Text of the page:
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Trujillo v. Williams

United States District Court, D. New Mexico

January 22, 2019

JOE WILLIAMS, et al., Defendants.



         THIS MATTER is before the Court on Defendants' Objections (doc. 173)[1] to the Magistrate Judge's Proposed Findings and Recommended Disposition (“PFRD”) (doc. 171). The Magistrate Judge recommended denying Defendants' Motion Pursuant to Rule 60 Fed.R.Civ.P. to Vacate or Modify September 30, 2011 Postage Plan Order (doc. 163). Having conducted an independent, de novo review of the Motion (doc. 163), the attendant briefing (docs. 167, 169), and the Magistrate Judge's PFRD (doc. 171), this Court overrules Defendants' objections and adopts the PFRD.


         The facts of this case have been repeatedly recited, most recently in this Court's Order of February 2, 2018. See doc. 153 at 1-3. The Court here reviews only the facts relevant to the instant Motion.

         Defendants' Motion to Vacate or Modify was filed on October 3, 2018. Doc. 163. However, the postage plan that Defendants seek to vacate or modify dates back to a September 30, 2011 order by this Court. Doc. 129. The Court had previously adopted the Report and Recommendations (doc. 105) of the Magistrate Judge in finding that Plaintiff Jesse Trujillo, a New Mexico prisoner housed in Virginia, was being denied legal access. See doc. 120. The Court consequently ordered Defendants to “file with the Court a plan that will enable Plaintiff to send legal requests and grievances to the NMCD [New Mexico Corrections Department] at no expense to himself.” Id. at 5. Defendants complied, filing a Plan to Allow Postage Free Legal Request by Plaintiff to NMCD. Doc. 121. In it, Defendants proposed that (1) NMCD would initially provide Plaintiff with three standard pre-stamped envelopes and that, thereafter, (2) NMCD would enclose a pre-stamped envelope in any response or reply sent to Plaintiff. See id. at 1. The Court adopted Defendants' proposed plan in the September 30, 2011 Order Adopting Postage Plan (“Postage Plan Order”). See doc. 129. At this juncture, the Court also entered its Final Judgment. Doc. 130.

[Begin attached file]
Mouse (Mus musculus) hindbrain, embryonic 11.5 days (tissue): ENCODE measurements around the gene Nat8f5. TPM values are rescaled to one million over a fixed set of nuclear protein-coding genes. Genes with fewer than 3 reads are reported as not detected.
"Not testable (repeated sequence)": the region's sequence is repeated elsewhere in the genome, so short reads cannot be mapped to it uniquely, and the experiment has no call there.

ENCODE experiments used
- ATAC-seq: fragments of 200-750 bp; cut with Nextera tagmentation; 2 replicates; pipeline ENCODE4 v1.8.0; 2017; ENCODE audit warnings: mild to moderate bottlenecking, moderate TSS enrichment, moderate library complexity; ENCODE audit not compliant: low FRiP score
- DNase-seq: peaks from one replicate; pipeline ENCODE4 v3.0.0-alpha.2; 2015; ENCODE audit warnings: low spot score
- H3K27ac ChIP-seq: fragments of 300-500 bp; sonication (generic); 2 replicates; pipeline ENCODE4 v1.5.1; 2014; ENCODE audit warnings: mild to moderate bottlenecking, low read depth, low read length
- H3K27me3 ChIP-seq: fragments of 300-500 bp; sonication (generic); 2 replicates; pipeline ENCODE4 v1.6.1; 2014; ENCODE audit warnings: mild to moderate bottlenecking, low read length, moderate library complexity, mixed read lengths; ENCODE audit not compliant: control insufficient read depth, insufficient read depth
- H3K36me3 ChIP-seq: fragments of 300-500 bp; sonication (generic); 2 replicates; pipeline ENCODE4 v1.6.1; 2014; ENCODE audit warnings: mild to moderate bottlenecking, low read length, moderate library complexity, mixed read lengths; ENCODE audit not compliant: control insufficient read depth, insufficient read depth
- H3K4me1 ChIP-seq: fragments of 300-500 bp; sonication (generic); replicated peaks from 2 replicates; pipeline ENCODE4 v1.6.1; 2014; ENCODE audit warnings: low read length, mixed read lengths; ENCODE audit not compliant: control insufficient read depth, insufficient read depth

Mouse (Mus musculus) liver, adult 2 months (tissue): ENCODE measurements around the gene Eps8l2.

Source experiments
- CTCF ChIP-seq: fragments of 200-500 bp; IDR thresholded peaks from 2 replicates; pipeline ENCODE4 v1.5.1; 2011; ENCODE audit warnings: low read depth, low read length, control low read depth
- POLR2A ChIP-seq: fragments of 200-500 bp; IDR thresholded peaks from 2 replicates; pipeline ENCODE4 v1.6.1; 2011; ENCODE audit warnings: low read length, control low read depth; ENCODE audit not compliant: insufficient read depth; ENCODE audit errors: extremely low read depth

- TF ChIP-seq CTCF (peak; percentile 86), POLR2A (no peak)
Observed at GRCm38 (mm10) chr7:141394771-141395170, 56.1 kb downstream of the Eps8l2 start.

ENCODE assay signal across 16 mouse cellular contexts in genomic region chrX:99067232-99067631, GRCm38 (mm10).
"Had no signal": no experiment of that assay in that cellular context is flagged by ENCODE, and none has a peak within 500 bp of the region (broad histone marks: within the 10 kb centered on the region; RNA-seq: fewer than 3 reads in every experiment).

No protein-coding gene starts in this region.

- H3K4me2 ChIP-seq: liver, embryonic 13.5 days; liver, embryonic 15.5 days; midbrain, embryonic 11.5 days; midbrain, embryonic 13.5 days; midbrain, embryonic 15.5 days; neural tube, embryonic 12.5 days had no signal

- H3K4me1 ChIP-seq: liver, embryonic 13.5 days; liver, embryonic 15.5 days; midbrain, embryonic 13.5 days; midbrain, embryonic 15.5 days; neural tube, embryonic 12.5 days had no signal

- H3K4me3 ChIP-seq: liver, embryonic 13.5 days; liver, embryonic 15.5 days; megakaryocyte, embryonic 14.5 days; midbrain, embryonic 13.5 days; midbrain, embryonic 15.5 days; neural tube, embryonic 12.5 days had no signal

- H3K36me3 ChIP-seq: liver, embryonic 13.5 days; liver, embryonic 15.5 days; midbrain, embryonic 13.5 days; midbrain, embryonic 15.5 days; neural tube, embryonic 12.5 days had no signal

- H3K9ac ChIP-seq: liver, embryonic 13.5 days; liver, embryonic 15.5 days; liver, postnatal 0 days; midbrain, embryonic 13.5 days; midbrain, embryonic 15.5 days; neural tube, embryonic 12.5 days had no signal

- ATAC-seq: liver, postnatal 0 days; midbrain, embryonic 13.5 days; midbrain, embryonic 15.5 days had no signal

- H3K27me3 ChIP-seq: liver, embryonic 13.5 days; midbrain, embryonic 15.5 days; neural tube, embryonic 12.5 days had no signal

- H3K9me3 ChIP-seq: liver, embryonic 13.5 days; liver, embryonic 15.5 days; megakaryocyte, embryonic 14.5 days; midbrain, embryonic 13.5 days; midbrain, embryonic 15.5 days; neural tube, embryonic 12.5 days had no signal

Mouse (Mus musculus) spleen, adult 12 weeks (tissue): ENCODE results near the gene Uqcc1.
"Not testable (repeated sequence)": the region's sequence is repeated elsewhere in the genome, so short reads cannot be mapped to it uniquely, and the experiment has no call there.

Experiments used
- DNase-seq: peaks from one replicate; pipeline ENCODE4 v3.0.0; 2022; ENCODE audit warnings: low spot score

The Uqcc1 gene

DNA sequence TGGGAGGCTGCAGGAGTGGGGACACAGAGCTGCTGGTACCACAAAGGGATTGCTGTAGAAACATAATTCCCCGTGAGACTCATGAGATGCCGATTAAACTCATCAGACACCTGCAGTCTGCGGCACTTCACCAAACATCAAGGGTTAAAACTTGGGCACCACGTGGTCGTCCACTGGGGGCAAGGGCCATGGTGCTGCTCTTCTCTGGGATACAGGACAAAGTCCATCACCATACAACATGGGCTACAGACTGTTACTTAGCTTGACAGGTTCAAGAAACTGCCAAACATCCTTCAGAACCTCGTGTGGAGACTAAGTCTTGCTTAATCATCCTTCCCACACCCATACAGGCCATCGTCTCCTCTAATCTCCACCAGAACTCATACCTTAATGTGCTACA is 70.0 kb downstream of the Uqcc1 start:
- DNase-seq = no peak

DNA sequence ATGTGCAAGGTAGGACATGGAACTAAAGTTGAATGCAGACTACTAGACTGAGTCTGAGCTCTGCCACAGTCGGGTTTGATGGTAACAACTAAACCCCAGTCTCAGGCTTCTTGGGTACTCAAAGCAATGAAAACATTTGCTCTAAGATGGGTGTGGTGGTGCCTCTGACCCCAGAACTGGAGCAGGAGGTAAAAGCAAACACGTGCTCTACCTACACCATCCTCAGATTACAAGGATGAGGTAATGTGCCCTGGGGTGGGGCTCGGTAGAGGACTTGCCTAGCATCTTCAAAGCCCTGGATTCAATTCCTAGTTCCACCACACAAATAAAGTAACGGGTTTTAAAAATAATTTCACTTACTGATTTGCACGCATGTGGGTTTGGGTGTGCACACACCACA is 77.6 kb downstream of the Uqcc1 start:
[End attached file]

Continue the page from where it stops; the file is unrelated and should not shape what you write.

Approximately five years later, on August 4, 2016, Plaintiff moved to reopen the case and find Defendants in contempt due to their failure to comply with the Postage Plan Order. Doc. 147. The Court declined to reopen the case, but granted Plaintiff's Motion as it pertained to enforcement of the existing Order:

In this case, Plaintiff Trujillo's Motion and the Court record establish the existence of the Court's September 30, 2011 Order, that Defendants have knowledge of that Order, and that Defendants have ceased to comply with the Order. Defendants do not contend that they have continued to comply with the Order or could not comply but, instead, seek to have the Court relieve them of further obligation to comply. The Court finds that Defendants have not complied with the Court's September 30, 2011 Order and will impose a civil-contempt sanction.

Doc. 153 at 5 (internal citations omitted). This Memorandum Opinion and Order alerted Defendants that if they wished to request modification of the injunction, they would be required to file a motion to that effect.